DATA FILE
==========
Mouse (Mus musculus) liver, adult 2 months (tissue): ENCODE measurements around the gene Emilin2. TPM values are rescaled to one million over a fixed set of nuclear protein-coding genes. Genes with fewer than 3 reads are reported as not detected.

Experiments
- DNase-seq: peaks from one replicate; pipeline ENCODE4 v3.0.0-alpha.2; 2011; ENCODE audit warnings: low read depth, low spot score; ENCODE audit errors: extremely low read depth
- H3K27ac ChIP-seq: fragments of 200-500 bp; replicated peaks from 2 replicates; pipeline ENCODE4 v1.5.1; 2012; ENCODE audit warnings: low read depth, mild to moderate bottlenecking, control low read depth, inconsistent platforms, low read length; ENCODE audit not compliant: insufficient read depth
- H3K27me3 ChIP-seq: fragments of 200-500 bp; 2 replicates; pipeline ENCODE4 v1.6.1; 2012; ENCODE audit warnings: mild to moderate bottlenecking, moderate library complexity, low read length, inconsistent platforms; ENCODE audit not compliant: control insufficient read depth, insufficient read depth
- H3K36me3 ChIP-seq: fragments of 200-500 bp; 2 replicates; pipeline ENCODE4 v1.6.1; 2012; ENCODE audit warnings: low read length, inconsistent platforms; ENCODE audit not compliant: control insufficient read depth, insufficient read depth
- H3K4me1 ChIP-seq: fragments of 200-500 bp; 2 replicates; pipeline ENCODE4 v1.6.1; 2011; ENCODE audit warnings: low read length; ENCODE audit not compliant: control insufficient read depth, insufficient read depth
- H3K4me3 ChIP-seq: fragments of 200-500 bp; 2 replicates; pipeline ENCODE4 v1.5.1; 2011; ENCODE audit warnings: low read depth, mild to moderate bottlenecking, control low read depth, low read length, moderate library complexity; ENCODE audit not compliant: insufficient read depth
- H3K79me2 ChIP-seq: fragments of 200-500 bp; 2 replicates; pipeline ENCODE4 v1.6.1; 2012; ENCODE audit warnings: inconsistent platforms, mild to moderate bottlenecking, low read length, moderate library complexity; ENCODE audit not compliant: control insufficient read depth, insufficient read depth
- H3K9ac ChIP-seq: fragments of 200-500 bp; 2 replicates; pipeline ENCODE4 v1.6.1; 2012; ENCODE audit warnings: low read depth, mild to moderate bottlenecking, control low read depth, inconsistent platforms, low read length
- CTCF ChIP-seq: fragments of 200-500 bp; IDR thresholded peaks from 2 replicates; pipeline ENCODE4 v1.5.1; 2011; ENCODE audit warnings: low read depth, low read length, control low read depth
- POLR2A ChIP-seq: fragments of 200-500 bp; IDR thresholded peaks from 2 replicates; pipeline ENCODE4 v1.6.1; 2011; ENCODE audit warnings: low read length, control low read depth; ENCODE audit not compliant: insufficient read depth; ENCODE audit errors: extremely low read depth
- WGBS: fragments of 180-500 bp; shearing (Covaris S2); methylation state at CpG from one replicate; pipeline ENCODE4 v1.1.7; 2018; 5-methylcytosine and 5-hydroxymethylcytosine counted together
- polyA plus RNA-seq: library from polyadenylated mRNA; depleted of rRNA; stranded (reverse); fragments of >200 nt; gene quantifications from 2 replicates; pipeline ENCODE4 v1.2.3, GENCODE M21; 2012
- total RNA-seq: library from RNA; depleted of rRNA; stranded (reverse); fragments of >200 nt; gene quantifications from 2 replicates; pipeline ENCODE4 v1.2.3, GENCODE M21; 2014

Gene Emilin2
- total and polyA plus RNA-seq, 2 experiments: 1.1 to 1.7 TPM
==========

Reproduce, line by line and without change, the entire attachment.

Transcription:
Mouse (Mus musculus) liver, adult 2 months (tissue): ENCODE measurements around the gene Emilin2. TPM values are rescaled to one million over a fixed set of nuclear protein-coding genes. Genes with fewer than 3 reads are reported as not detected.

Experiments
- DNase-seq: peaks from one replicate; pipeline ENCODE4 v3.0.0-alpha.2; 2011; ENCODE audit warnings: low read depth, low spot score; ENCODE audit errors: extremely low read depth
- H3K27ac ChIP-seq: fragments of 200-500 bp; replicated peaks from 2 replicates; pipeline ENCODE4 v1.5.1; 2012; ENCODE audit warnings: low read depth, mild to moderate bottlenecking, control low read depth, inconsistent platforms, low read length; ENCODE audit not compliant: insufficient read depth
- H3K27me3 ChIP-seq: fragments of 200-500 bp; 2 replicates; pipeline ENCODE4 v1.6.1; 2012; ENCODE audit warnings: mild to moderate bottlenecking, moderate library complexity, low read length, inconsistent platforms; ENCODE audit not compliant: control insufficient read depth, insufficient read depth
- H3K36me3 ChIP-seq: fragments of 200-500 bp; 2 replicates; pipeline ENCODE4 v1.6.1; 2012; ENCODE audit warnings: low read length, inconsistent platforms; ENCODE audit not compliant: control insufficient read depth, insufficient read depth
- H3K4me1 ChIP-seq: fragments of 200-500 bp; 2 replicates; pipeline ENCODE4 v1.6.1; 2011; ENCODE audit warnings: low read length; ENCODE audit not compliant: control insufficient read depth, insufficient read depth
- H3K4me3 ChIP-seq: fragments of 200-500 bp; 2 replicates; pipeline ENCODE4 v1.5.1; 2011; ENCODE audit warnings: low read depth, mild to moderate bottlenecking, control low read depth, low read length, moderate library complexity; ENCODE audit not compliant: insufficient read depth
- H3K79me2 ChIP-seq: fragments of 200-500 bp; 2 replicates; pipeline ENCODE4 v1.6.1; 2012; ENCODE audit warnings: inconsistent platforms, mild to moderate bottlenecking, low read length, moderate library complexity; ENCODE audit not compliant: control insufficient read depth, insufficient read depth
- H3K9ac ChIP-seq: fragments of 200-500 bp; 2 replicates; pipeline ENCODE4 v1.6.1; 2012; ENCODE audit warnings: low read depth, mild to moderate bottlenecking, control low read depth, inconsistent platforms, low read length
- CTCF ChIP-seq: fragments of 200-500 bp; IDR thresholded peaks from 2 replicates; pipeline ENCODE4 v1.5.1; 2011; ENCODE audit warnings: low read depth, low read length, control low read depth
- POLR2A ChIP-seq: fragments of 200-500 bp; IDR thresholded peaks from 2 replicates; pipeline ENCODE4 v1.6.1; 2011; ENCODE audit warnings: low read length, control low read depth; ENCODE audit not compliant: insufficient read depth; ENCODE audit errors: extremely low read depth
- WGBS: fragments of 180-500 bp; shearing (Covaris S2); methylation state at CpG from one replicate; pipeline ENCODE4 v1.1.7; 2018; 5-methylcytosine and 5-hydroxymethylcytosine counted together
- polyA plus RNA-seq: library from polyadenylated mRNA; depleted of rRNA; stranded (reverse); fragments of >200 nt; gene quantifications from 2 replicates; pipeline ENCODE4 v1.2.3, GENCODE M21; 2012
- total RNA-seq: library from RNA; depleted of rRNA; stranded (reverse); fragments of >200 nt; gene quantifications from 2 replicates; pipeline ENCODE4 v1.2.3, GENCODE M21; 2014

Gene Emilin2
- total and polyA plus RNA-seq, 2 experiments: 1.1 to 1.7 TPM